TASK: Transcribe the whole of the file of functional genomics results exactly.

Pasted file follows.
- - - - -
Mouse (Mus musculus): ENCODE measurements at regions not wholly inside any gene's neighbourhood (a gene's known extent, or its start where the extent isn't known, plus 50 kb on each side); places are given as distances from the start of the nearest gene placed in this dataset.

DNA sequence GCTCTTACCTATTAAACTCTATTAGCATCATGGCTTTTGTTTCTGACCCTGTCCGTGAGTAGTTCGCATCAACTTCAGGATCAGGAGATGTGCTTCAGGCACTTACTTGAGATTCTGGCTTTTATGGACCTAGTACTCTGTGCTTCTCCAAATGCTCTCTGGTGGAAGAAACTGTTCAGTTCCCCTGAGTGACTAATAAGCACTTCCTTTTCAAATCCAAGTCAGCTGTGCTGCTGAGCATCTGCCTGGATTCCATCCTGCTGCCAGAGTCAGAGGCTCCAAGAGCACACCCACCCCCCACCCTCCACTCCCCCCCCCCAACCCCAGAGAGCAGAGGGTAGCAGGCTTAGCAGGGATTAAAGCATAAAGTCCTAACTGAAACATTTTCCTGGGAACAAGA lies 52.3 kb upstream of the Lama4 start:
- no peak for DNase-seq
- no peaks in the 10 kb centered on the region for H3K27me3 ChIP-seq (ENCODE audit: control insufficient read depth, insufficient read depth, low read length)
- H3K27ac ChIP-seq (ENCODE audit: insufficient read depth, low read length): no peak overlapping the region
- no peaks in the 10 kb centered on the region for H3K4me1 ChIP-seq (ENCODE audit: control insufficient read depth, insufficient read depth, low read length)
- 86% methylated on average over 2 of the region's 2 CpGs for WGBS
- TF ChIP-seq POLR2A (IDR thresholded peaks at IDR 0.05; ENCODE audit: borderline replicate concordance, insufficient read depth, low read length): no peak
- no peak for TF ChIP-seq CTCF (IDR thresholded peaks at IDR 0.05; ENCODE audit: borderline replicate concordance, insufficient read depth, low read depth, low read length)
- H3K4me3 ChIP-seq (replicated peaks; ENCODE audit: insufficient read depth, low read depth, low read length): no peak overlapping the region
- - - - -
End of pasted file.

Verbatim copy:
Mouse (Mus musculus): ENCODE measurements at regions not wholly inside any gene's neighbourhood (a gene's known extent, or its start where the extent isn't known, plus 50 kb on each side); places are given as distances from the start of the nearest gene placed in this dataset.

DNA sequence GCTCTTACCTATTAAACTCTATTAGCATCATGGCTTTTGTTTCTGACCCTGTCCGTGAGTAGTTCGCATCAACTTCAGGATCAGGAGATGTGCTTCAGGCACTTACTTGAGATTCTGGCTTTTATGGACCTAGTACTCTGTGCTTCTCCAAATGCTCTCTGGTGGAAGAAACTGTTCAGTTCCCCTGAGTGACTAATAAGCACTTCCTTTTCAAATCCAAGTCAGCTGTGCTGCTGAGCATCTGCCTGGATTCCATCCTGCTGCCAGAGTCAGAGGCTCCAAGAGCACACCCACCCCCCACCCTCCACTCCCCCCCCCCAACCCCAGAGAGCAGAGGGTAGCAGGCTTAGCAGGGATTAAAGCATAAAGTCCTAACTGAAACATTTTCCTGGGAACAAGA lies 52.3 kb upstream of the Lama4 start:
- no peak for DNase-seq
- no peaks in the 10 kb centered on the region for H3K27me3 ChIP-seq (ENCODE audit: control insufficient read depth, insufficient read depth, low read length)
- H3K27ac ChIP-seq (ENCODE audit: insufficient read depth, low read length): no peak overlapping the region
- no peaks in the 10 kb centered on the region for H3K4me1 ChIP-seq (ENCODE audit: control insufficient read depth, insufficient read depth, low read length)
- 86% methylated on average over 2 of the region's 2 CpGs for WGBS
- TF ChIP-seq POLR2A (IDR thresholded peaks at IDR 0.05; ENCODE audit: borderline replicate concordance, insufficient read depth, low read length): no peak
- no peak for TF ChIP-seq CTCF (IDR thresholded peaks at IDR 0.05; ENCODE audit: borderline replicate concordance, insufficient read depth, low read depth, low read length)
- H3K4me3 ChIP-seq (replicated peaks; ENCODE audit: insufficient read depth, low read depth, low read length): no peak overlapping the region